In October 2017, the Hong Kong Special Administrative Region executive head, Carrie Lam, called Hong Kong an “international hub for innovation and technology.” In a speech, she pledged to increase the region’s financial support for research and development, and to create institutions and a scholarship program that would attract the best PhD students. As the entire world competes to develop the most innovative Artificial Intelligence (AI), Hong Kong is serious about staking its claim.
Evidence to the contrary
In September 2017, the Asian Business Council ranked Hong Kong sixth in the Asian Index of Artificial Intelligence. This ranking measures two things: how compatible and prepared a country’s economy is for AI, and how resilient its society and economy is to AI progress. Of the eight Asian countries studied, China ranked first, ahead of Singapore, India and Hong Kong. Effectively, the island has relatively few startups focusing on AI and not many students studying science, technology, engineering and mathematics in high-ranking universities.
However, the special administrative region’s universities have produced a significant body of AI literature. In this regard, the island ranks as the third most productive country behind the United States and Singapore. In addition, Hong Kong’s huge service sector – it represents 92% of the economy – would make AI beneficial in terms of employment, according to an Asian Business Council report.
On paper, Hong Kong isn’t the world’s – nor Asia’s – AI leader. However, since the Asian Business Council report, its government has put a number of funding initiatives and incentives in place. A Medef report explains that in late 2017, the government launched an investment fund worth 1 billion Hong Kong dollars to finance R&D, technology transfer and Open Innovation projects. In addition, many incubators specializing in AI and machine learning have established themselves on the island, like Zeroth.ai, the first incubator in Asian AI. Along with Singapore, Hong Kong is seen as fertile ground for startups.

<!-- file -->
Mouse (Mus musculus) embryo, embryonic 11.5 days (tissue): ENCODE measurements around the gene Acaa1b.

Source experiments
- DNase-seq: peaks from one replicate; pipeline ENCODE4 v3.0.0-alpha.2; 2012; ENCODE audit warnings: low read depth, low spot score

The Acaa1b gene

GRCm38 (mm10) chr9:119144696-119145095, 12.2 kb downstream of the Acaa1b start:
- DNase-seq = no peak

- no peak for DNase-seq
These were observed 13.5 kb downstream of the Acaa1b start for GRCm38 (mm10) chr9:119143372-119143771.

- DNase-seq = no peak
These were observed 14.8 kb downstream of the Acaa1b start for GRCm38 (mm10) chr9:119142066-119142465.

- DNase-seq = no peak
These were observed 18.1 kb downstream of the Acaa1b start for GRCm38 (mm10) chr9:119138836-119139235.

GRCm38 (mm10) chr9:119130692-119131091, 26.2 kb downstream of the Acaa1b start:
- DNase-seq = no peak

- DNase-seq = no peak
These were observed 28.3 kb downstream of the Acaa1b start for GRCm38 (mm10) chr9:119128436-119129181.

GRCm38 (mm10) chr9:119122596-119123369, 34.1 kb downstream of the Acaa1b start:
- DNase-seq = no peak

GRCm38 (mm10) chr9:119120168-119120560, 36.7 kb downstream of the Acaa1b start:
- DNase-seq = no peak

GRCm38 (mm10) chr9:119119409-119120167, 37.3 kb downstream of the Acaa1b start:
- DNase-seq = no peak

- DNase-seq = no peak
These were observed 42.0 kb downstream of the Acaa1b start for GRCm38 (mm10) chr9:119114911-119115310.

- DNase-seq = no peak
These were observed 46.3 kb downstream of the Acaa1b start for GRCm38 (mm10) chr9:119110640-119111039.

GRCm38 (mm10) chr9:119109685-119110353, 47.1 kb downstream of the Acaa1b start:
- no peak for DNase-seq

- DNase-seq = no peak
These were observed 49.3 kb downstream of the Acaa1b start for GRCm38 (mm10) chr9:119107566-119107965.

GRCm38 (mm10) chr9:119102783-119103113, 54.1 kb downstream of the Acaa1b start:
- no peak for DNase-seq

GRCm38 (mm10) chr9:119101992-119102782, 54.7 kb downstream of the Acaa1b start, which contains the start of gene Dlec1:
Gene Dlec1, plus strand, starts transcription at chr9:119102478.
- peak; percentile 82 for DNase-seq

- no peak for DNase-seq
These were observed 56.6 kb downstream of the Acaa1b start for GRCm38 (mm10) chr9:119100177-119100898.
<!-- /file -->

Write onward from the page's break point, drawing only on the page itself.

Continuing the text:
Moreover, Hong Kong’s economy, which is very much geared towards finance, is conducive to stimulating AI players. According to Martin Haring, Finastra’s marketing director, the island could even take a step further and involve banks and financial companies. Haring believes AI could be particularly decisive in the fight against fraud and money laundering, as well as help automate procedures and improve customer experience.
AI benefits from a favorable environment in Hong Kong. Many world players have thus established themselves there. Since 2017, SenseTime has become one of Hong Kong’s few unicorns (with a market value exceeding 1 billion dollars). Specialized in AI (deep learning and digital vision), it could serve as the spearhead of the sector on the island, as the site Technode explains. The Chinese giant Huawei also installed an AI research laboratory in Hong Kong in 2012 – Huawei Noah’s Ark Lab. In November 2016, Ulyces conducted an interview with Sentient Technologies co-founder and CEO, Antoine Blondeau. His company – partly based in Hong Kong – is often touted as the largest artificial intelligence platform in the world. At the time, Ulyces wrote that the people of Sentient “totaled $143 million in investments. This is the largest fundraising event by a private company in the field of AI.” Finally, we can’t forget Hanson Robotics’ Sophia, the ultra-realistic humanoid robot considered the most human-like robot ever conceived to this day. All these companies have revolutionized AI with their inspired and inspiring technologies.
Can we go so far as to say that Hong Kong has become the world capital of AI? Maybe we can. Despite its official ranking in the artificial intelligence sector, the island’s political and economic initiatives, the presence of many powerful and innovative companies and an increased awareness of future efforts could well make Hong Kong one of the world’s most important AI hubs.